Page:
“The Lunar Chronicles” are the stories of classic fairy tales if they were being told 10,000 years in the future. Immerse yourself in a world of cyborgs, robots, aliens, and princesses as you are told the story of Cinderella, Snow White, Little Red Riding Hood, and Rapunzel through a fresh new lens.
I try to make it abundantly clear in all of my writing that I define myself as a feminist. This is a character trait I attempt to embody in every facet of life, whether it is at work or at home. That being said, when I find a book series in which the characters are strong, independent women, it makes my heart sing. Not only are the 4 main characters computer hackers, mechanics, leaders, and warriors, several are also princesses. Too often we view princess characters as sexist tropes or damsels in distress. The Lunar Chronicles shatters that stereotype, and the characters frequently find themselves in scenarios where they not only save themselves, but sometimes their male romantic counterparts as well. I will do my best to write this review with very minimal spoilers as I hope by the end of this, you’ll be inspired to pick up the series for yourself.
Marissa Meyer does a superb job of intertwining old and new and creating a world that seems very steampunky to my imagination. The story opens in “Cinder”, which (if it isn’t obvious) is the story of Cinderella. In this world, however, Cinder is a cyborg. In the world of Cinder, cyborgs are not equal with humans, and therefore subject to severe inequality in comparison to humans. As a result, Cinder is essentially enslaved to her stepmother after the death of her adopted “father”, the man who found her and rescued her by bring her to New Beijing.
The second book in the series is titled “Scarlet”, and is a retelling of Little Red Riding Hood. Scarlet is the granddaughter of a very popular farmer who encounters a man (of sorts) who is called Wolf. Wolf has a tortured past, but finds comfort in the simple human comforts such as fresh vegetables. Through Wolf, Scarlet finds her grandmother’s past is not as simple as it seems, and becomes entangled in a battle between her world and Wolf’s.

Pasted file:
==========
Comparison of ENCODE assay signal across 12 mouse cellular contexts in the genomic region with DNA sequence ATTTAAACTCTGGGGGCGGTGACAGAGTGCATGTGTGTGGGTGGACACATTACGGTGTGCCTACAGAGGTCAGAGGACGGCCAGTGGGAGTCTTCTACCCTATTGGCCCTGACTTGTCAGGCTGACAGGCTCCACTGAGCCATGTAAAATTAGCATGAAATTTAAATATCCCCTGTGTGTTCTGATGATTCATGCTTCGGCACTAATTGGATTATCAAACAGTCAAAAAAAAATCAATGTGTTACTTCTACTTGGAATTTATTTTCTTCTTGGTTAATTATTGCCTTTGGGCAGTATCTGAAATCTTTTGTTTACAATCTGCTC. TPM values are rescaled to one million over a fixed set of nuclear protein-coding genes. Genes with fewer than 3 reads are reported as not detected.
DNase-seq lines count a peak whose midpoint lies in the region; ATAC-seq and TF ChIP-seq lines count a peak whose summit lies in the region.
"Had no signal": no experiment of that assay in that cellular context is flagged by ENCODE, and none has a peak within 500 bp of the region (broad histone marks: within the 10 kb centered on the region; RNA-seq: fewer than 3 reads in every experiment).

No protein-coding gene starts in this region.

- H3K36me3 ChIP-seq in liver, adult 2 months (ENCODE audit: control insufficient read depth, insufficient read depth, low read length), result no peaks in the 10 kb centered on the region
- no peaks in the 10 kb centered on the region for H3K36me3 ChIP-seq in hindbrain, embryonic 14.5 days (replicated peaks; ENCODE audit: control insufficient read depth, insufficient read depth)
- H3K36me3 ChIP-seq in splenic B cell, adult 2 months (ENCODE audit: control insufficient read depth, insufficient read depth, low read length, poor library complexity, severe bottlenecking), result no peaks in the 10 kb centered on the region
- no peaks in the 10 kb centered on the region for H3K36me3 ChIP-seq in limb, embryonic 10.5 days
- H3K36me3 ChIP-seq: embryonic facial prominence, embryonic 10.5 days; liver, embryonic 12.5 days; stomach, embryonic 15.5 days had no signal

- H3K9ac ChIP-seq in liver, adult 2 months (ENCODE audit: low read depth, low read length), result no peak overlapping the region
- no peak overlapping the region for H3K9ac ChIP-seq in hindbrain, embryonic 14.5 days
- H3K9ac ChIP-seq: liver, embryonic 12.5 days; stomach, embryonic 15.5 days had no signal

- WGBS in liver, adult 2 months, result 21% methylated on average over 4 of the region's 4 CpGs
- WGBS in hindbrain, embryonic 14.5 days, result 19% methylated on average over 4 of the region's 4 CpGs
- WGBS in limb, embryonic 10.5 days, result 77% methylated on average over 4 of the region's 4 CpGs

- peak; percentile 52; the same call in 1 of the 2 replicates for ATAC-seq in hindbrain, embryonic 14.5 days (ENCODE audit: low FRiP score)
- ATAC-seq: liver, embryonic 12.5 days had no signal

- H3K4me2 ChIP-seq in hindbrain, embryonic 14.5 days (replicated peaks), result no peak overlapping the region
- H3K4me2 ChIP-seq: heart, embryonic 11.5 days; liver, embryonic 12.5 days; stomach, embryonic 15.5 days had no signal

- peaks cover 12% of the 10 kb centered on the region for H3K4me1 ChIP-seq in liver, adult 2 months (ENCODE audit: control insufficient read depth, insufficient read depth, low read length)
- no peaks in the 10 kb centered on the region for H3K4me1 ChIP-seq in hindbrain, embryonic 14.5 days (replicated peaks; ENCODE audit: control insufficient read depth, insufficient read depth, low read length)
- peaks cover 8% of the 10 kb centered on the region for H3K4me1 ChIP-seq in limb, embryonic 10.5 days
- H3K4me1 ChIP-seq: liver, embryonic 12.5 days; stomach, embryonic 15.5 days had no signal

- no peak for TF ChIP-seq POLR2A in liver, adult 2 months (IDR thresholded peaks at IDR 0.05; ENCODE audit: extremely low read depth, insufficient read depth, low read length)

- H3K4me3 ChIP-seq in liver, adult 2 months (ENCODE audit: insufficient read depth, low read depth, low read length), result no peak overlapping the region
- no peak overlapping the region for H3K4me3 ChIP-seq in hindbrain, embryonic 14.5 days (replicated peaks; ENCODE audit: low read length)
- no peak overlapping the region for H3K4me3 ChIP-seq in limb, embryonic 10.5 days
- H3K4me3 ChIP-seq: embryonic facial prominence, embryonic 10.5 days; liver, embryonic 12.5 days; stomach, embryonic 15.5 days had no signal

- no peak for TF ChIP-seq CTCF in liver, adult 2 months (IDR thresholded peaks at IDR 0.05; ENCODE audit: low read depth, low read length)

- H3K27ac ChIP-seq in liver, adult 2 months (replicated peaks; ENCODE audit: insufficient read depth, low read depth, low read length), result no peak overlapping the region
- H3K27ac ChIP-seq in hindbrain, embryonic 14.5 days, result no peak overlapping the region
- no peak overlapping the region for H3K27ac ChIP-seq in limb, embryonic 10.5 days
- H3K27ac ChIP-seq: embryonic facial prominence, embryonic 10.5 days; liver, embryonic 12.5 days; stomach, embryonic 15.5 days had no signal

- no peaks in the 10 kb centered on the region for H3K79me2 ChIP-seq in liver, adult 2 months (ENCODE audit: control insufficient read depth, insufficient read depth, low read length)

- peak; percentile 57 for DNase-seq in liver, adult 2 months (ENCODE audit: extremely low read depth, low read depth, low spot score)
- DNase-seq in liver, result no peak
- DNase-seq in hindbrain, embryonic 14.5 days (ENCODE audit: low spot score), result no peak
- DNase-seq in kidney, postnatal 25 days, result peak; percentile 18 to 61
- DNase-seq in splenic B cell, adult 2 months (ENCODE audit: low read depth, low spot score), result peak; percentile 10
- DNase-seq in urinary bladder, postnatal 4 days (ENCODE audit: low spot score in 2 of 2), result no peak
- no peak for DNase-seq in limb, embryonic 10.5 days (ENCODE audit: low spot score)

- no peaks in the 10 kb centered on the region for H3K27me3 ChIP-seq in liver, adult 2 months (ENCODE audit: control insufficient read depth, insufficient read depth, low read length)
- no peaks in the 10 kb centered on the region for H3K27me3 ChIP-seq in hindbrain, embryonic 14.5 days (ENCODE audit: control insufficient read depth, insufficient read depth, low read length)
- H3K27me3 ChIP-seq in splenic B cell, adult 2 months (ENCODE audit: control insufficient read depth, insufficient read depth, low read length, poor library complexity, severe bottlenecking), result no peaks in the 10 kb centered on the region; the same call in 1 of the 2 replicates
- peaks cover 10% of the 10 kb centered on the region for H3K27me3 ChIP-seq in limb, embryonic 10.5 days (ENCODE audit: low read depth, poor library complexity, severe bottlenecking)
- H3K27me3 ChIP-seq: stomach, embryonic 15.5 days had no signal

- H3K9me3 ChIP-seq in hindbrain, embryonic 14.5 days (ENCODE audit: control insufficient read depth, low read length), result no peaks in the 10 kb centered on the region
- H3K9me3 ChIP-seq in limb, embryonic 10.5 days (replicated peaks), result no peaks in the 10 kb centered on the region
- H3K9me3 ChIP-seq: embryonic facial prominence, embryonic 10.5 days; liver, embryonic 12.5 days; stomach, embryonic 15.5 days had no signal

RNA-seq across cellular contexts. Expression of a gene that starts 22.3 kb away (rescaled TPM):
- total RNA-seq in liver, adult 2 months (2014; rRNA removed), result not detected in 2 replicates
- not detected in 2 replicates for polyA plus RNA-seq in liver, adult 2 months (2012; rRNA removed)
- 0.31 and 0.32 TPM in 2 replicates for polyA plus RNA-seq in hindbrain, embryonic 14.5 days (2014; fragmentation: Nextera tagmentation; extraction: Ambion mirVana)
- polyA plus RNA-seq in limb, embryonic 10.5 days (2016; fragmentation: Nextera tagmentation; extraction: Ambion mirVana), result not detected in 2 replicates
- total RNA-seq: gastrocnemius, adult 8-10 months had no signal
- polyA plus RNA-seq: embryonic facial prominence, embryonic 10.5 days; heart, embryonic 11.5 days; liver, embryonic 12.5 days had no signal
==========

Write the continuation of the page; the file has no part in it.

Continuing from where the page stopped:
Next, we have “Cress”. Cress tells the story of Rapunzel, but instead of being trapped in a castle, she’s trapped in a small spaceship (That’s no moon…). Rapunzel is a brilliant hacker and computer geek with strong introvert tendencies due to her entrapment at a young age. Throughout her story, we learn why she was trapped in her cage, by whom, and she vehemently seeks justice for herself by aiding in the resistance.
Finally, “Winter” is the story of Snow White. As you read Winter, you quickly realize that she has been a key player in the entire story all along. Behind every evil Queen is a story, and Winter is a huge factor in the Queen’s story. Winter first seems like the most trope-y of characters, a shy and demure princess who is known for her beauty. She discovers in herself a power much stronger than she’d ever imagined, but struggles in the line between good and evil.
In addition to these stories, Meyer also wrote “Fairest”, the story of the Evil Queen and how she came to be known as such, and “Stars Above”, a collection of ministories set in the world of the Lunar Chronicles.
Not only are the main characters enchanting and inspiring, Meyer has the incredible talent of making you deeply invested in the outcome of every sidekick, partner, and romantic interest in the series. By the end, you may even find yourself feeling sympathy for the villain. If you love Sci-Fi sagas such as Star Wars, Star Trek, and Ender’s game, and simultaneously adore the quick wit of Disney Princesses, I cannot recommend The Lunar Chronicles enough.
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Shannon has a degree in Sociology and Women's Studies from the University of Northern Colorado, where she composed her award winning and nationally presented senior thesis titled "Behind the Shield and Under the Sheets: Sex and Sexuality in a Live Action Role Playing Game"
If this is not a statement of her nerdy feminism, what more could there be?
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